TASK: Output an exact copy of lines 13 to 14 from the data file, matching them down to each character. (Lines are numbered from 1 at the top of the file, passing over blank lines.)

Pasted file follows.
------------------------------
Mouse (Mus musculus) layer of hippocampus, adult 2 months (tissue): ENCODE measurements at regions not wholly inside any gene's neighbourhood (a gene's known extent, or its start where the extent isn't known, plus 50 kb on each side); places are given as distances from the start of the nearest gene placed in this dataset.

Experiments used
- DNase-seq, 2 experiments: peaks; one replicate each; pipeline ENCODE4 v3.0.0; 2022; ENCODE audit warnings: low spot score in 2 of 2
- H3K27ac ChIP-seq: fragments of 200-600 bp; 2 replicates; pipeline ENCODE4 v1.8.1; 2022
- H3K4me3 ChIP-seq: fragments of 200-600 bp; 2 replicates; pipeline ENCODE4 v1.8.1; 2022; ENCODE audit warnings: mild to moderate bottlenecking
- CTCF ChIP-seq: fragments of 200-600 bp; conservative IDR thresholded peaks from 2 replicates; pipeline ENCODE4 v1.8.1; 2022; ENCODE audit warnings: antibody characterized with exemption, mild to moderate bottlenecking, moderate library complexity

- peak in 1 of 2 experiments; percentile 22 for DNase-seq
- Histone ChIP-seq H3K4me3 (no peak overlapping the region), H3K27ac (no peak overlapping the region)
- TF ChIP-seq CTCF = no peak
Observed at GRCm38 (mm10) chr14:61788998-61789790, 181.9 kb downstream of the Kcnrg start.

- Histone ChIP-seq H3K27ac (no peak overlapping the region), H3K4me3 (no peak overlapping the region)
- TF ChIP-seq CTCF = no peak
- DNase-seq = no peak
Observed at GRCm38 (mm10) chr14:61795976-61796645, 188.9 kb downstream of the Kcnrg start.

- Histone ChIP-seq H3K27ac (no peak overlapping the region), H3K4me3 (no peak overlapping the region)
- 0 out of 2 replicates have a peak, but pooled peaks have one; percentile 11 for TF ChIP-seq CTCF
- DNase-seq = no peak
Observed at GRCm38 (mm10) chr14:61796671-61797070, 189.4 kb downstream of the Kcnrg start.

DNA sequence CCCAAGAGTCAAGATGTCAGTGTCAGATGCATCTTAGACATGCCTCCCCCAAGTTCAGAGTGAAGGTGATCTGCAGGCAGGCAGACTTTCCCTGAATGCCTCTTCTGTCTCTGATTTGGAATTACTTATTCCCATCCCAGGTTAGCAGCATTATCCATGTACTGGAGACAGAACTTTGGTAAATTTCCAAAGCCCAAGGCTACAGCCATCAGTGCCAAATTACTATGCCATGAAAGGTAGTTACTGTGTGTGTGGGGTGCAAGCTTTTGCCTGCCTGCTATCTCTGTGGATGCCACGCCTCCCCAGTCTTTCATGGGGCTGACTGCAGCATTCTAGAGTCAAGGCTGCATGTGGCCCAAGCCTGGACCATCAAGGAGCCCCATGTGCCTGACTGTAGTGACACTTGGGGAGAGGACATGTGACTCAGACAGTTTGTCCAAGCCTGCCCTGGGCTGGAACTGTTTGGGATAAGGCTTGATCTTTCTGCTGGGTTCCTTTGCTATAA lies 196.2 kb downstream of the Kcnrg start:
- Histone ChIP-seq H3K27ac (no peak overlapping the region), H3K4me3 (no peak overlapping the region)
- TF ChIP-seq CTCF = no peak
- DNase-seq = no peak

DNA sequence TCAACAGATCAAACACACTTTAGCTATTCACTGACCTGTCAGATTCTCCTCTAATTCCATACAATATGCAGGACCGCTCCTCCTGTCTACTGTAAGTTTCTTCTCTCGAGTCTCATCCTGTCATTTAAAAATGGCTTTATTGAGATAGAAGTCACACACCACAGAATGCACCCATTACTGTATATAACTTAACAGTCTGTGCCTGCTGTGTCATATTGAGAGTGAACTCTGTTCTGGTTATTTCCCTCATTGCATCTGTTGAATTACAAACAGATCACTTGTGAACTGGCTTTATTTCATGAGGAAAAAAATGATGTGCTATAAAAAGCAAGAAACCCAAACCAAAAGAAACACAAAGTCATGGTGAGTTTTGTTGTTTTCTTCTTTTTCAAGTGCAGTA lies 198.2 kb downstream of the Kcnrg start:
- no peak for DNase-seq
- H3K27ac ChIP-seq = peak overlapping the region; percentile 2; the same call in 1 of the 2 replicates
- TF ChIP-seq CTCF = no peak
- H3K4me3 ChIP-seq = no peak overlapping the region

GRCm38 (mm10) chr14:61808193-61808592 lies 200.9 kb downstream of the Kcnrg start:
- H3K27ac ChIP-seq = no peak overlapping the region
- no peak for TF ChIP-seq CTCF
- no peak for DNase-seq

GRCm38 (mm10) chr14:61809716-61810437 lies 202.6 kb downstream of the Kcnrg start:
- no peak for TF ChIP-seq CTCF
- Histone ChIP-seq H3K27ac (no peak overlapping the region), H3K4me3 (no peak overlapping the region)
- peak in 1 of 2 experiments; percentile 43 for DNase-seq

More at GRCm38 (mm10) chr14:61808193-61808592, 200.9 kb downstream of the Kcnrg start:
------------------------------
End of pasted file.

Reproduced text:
- DNase-seq = no peak
Observed at GRCm38 (mm10) chr14:61795976-61796645, 188.9 kb downstream of the Kcnrg start.